Community buyout

When the Isle of Gigha was put on the market in 2001, the community debated whether to buy the island themselves. The islanders were encouraged by the local MSP, George Lyon, and other bodies to take this step, which was unusual at the time and put Gigha in the vanguard of the Scottish land reform movement. The community voted on the proposals and a committee was elected with seven members, supported by advisors, to take the plan forward, and the Isle of Gigha Heritage Trust was established.

The Scottish Land Fund and Highlands and Islands Enterprise supported the community’s plans with funds to secure Gigha for the Trust for £4,000,000 (four million pounds). Gigha was handed over to the Trust on the 15th March 2002, a day that is marked on the island every year as “Gigha Day”. The Trust is managed by a Board of voluntary Directors that are elected by the membership to develop the assets of the island, and take forward plans and projects for the community.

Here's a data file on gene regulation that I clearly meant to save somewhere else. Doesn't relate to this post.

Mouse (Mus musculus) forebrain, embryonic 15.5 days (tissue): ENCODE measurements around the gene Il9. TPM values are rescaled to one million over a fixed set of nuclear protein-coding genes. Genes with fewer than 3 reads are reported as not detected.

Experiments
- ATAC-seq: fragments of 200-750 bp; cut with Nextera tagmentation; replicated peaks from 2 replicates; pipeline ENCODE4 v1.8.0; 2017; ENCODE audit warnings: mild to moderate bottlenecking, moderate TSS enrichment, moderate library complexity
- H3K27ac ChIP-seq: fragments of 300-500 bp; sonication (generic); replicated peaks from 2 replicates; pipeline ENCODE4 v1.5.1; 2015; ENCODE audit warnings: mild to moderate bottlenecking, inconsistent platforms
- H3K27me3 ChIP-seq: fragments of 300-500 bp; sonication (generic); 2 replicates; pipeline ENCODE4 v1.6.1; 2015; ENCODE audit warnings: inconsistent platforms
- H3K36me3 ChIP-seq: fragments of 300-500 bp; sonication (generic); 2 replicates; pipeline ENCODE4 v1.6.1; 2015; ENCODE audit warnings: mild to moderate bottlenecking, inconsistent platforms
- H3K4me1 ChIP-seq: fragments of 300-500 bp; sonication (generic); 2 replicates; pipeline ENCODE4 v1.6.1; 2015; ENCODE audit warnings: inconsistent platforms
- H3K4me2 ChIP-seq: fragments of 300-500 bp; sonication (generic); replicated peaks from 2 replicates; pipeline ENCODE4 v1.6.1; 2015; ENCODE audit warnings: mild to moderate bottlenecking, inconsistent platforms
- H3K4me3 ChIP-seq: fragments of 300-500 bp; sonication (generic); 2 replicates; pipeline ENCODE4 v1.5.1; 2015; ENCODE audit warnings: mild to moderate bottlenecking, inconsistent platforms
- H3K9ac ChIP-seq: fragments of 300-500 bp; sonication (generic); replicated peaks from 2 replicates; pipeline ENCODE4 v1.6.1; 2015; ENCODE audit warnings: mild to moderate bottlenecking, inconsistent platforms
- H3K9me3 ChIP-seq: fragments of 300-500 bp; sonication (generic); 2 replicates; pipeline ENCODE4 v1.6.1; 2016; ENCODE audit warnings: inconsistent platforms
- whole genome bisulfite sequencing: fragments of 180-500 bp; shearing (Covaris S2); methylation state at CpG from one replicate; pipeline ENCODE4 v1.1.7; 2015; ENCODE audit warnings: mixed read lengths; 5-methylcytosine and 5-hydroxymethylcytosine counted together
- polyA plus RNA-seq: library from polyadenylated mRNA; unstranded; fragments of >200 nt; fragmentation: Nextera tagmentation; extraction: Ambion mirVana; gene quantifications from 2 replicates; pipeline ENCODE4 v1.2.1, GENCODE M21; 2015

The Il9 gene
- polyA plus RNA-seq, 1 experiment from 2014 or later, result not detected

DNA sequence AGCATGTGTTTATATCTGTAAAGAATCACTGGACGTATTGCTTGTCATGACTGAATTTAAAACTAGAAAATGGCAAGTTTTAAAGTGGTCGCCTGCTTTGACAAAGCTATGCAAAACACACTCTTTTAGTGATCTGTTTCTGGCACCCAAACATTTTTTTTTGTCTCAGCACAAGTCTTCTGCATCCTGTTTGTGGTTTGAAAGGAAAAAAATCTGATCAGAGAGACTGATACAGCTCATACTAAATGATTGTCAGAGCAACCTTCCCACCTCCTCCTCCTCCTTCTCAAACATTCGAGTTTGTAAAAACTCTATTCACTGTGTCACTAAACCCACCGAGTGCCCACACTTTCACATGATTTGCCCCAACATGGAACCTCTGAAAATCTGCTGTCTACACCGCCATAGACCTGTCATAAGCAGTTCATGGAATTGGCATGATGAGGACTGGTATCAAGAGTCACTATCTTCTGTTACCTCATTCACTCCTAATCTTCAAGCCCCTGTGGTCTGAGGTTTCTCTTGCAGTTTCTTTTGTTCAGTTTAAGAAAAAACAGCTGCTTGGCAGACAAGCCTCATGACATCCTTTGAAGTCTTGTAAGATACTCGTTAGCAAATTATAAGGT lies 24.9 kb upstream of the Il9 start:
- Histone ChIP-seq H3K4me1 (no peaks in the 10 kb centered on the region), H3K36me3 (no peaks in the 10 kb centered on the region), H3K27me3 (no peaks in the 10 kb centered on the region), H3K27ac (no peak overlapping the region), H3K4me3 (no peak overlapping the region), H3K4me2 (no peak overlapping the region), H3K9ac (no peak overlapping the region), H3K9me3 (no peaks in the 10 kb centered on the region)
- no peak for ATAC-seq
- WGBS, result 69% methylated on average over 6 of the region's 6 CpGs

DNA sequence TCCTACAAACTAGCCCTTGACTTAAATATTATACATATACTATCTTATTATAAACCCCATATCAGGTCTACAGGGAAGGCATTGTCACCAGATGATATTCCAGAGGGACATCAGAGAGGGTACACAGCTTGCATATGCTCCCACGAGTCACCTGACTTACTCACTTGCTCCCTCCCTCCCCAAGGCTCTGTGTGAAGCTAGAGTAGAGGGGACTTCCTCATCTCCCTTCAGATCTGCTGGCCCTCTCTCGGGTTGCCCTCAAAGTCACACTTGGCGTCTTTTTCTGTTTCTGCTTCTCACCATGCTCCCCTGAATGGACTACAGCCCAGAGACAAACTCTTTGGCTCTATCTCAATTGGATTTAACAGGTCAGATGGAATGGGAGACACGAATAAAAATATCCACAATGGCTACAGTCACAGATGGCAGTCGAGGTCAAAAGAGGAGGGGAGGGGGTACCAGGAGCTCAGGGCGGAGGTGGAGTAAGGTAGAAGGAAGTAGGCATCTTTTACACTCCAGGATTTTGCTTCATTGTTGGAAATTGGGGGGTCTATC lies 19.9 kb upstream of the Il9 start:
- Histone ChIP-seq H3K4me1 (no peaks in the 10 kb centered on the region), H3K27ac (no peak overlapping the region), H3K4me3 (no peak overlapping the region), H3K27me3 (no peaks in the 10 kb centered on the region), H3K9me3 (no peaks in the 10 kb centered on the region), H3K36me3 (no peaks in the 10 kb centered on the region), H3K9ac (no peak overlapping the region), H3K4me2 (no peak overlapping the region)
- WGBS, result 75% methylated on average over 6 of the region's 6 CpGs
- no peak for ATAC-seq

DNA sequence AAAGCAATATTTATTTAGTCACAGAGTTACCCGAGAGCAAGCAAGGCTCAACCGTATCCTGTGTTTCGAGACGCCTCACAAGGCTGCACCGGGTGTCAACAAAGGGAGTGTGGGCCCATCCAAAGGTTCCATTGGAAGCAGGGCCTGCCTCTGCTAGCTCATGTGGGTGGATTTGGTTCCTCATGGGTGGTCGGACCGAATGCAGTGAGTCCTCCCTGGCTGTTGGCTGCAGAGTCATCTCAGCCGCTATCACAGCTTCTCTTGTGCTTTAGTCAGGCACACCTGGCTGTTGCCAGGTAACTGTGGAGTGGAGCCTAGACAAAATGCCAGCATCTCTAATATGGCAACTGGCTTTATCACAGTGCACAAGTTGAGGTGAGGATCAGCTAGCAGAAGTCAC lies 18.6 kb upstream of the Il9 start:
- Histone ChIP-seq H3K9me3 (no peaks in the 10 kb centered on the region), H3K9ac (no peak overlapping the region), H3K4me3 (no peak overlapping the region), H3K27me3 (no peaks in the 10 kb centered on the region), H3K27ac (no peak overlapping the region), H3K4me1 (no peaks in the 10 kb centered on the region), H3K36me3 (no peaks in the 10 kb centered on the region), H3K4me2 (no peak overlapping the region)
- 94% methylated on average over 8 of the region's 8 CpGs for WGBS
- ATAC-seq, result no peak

However, the Scottish Land Fund required the repayment of £1,000,000 (one million pounds) by March 2004, an onerous task for a community with a population of just 100 people! In true Gigha style, the islanders rose to the challenge and the funds were raised by the community through soup 'n' sandwich days, ceilidhs, quiz nights, sponsored rows around the island, the sale of Achamore House and many more ventures. The one million pounds was paid within a year. 

Gigha has changed substantially since the buy-out and while the beauty of the island is as timeless as ever, the facilities and the infrastructure has steadily improved. Award-winning housing has been built and existing houses renovated as part of an ongoing investment programme. The Trust has sold plots for private residential development, giving islanders and incomers new opportunities. The population decline has been reversed and there are over 170 people now living on Gigha with an increased school role promising well for the future.

To add to the established dairy farms and aquaculture on Gigha, the buy-out has also encouraged many other businesses to become established. More visitors and improved facilities have enabled both islanders and others settling in the community to develop their enterprises and add to the economic growth of Gigha. While remaining a great place to explore, it has also become a good place for many to set up home and make a new life.



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